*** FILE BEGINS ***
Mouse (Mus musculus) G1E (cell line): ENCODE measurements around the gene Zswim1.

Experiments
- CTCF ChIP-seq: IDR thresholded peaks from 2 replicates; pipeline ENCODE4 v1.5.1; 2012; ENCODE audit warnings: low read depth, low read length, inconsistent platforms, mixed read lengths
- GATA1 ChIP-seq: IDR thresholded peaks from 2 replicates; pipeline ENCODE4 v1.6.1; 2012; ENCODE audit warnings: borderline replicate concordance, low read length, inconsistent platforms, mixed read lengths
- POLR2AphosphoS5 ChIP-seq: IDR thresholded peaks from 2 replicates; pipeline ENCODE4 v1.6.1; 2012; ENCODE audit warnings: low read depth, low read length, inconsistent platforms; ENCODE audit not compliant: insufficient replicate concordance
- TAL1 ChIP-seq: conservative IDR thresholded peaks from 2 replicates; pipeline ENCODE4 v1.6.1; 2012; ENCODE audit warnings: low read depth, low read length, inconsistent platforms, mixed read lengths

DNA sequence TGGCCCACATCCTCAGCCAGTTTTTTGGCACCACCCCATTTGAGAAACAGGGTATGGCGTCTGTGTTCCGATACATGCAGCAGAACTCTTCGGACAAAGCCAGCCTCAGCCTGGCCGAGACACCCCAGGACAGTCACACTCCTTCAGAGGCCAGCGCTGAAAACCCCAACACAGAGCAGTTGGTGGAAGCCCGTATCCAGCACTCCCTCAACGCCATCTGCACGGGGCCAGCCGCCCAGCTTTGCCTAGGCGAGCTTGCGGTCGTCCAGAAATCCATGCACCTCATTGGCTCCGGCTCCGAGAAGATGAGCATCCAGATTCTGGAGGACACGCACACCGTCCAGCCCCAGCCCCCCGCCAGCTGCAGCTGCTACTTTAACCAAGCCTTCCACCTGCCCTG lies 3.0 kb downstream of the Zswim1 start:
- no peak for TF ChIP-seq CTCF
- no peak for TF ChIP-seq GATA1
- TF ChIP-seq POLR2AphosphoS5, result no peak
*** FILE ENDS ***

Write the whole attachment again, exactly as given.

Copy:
Mouse (Mus musculus) G1E (cell line): ENCODE measurements around the gene Zswim1.

Experiments
- CTCF ChIP-seq: IDR thresholded peaks from 2 replicates; pipeline ENCODE4 v1.5.1; 2012; ENCODE audit warnings: low read depth, low read length, inconsistent platforms, mixed read lengths
- GATA1 ChIP-seq: IDR thresholded peaks from 2 replicates; pipeline ENCODE4 v1.6.1; 2012; ENCODE audit warnings: borderline replicate concordance, low read length, inconsistent platforms, mixed read lengths
- POLR2AphosphoS5 ChIP-seq: IDR thresholded peaks from 2 replicates; pipeline ENCODE4 v1.6.1; 2012; ENCODE audit warnings: low read depth, low read length, inconsistent platforms; ENCODE audit not compliant: insufficient replicate concordance
- TAL1 ChIP-seq: conservative IDR thresholded peaks from 2 replicates; pipeline ENCODE4 v1.6.1; 2012; ENCODE audit warnings: low read depth, low read length, inconsistent platforms, mixed read lengths

DNA sequence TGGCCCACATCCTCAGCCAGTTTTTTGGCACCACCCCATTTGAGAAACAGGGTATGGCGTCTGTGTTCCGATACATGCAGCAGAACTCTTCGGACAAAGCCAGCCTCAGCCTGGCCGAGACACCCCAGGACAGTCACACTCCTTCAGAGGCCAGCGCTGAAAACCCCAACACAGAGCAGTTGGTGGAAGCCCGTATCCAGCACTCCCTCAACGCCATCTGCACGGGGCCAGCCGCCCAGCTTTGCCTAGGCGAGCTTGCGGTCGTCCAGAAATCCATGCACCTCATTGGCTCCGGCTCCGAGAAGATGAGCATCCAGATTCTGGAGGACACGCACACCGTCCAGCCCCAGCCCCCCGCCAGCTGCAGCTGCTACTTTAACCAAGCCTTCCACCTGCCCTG lies 3.0 kb downstream of the Zswim1 start:
- no peak for TF ChIP-seq CTCF
- no peak for TF ChIP-seq GATA1
- TF ChIP-seq POLR2AphosphoS5, result no peak